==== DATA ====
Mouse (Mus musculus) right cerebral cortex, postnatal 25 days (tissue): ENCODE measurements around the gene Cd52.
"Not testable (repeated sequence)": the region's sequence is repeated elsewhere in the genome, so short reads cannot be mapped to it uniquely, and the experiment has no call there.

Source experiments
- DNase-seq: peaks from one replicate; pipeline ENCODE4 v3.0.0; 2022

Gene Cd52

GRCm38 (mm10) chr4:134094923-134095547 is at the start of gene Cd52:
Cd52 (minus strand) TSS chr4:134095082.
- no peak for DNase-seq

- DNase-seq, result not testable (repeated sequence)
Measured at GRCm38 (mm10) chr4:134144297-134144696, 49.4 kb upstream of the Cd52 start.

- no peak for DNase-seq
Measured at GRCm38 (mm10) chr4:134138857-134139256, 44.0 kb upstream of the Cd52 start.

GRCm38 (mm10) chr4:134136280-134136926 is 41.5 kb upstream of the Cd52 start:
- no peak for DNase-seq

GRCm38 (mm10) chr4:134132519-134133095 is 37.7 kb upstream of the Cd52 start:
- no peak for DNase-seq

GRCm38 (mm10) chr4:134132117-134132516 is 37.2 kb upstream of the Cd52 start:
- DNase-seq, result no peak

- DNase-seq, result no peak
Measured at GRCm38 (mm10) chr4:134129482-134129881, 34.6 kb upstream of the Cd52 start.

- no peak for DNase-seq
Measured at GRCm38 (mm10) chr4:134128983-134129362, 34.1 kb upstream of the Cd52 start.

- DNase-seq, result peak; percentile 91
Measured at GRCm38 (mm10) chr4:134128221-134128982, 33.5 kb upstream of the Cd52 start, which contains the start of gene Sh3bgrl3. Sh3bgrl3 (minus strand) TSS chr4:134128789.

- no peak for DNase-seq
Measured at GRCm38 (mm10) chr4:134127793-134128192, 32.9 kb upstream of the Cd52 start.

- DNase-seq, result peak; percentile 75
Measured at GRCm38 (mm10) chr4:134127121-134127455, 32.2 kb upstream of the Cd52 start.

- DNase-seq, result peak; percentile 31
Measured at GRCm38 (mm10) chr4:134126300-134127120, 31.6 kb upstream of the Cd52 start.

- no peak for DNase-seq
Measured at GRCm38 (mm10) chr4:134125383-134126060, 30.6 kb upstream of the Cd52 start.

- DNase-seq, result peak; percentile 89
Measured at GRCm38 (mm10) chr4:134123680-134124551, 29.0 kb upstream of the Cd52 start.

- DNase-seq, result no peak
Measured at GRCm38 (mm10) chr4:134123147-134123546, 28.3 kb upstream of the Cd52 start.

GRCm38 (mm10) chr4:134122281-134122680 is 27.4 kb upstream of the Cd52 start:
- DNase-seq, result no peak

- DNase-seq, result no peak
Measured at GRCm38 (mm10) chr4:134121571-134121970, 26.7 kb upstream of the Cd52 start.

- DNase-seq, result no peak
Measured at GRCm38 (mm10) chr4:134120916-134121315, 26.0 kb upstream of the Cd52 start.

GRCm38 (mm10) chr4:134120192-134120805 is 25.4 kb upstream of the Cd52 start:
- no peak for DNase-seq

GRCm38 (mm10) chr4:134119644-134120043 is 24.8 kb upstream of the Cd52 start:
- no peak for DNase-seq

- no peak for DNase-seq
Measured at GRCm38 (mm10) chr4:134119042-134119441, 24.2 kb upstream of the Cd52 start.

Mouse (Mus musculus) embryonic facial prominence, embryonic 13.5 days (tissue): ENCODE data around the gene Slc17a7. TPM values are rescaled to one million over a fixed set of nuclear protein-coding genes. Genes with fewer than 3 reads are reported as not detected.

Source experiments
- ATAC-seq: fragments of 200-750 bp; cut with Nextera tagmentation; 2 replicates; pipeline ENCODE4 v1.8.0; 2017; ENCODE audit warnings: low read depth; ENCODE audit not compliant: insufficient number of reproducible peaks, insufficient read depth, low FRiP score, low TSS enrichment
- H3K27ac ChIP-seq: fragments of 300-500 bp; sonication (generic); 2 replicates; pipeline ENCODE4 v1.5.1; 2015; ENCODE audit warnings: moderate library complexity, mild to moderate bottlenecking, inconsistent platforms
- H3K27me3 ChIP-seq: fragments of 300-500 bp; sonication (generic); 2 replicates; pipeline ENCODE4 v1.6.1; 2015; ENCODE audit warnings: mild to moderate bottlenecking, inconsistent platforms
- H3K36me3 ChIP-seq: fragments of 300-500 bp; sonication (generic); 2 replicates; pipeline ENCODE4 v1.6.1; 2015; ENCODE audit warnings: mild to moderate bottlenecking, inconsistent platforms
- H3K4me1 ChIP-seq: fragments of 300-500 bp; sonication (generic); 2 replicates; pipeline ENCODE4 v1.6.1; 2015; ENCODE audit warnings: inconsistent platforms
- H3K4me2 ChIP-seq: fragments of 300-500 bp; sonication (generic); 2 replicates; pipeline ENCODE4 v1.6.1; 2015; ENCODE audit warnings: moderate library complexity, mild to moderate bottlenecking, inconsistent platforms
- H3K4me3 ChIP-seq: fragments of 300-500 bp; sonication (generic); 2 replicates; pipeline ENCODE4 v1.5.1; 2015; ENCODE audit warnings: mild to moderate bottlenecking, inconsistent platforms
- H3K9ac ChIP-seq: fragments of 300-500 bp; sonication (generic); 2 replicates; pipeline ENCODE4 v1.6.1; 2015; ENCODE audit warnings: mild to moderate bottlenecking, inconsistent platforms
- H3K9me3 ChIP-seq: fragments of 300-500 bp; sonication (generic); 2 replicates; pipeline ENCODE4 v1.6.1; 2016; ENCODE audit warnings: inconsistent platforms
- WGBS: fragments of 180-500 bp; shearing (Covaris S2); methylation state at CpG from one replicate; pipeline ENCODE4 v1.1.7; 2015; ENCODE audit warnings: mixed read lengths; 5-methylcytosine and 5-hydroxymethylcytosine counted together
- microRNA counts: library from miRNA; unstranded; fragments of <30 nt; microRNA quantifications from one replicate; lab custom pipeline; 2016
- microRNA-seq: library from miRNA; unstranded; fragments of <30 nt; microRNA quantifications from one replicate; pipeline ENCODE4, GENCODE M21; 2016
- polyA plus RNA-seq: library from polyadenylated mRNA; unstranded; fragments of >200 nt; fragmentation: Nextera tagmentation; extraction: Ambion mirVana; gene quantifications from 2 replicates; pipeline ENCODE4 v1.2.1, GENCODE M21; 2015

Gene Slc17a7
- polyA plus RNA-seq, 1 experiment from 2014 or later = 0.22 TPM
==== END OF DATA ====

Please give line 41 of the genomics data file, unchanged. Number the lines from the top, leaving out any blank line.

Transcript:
- DNase-seq, result no peak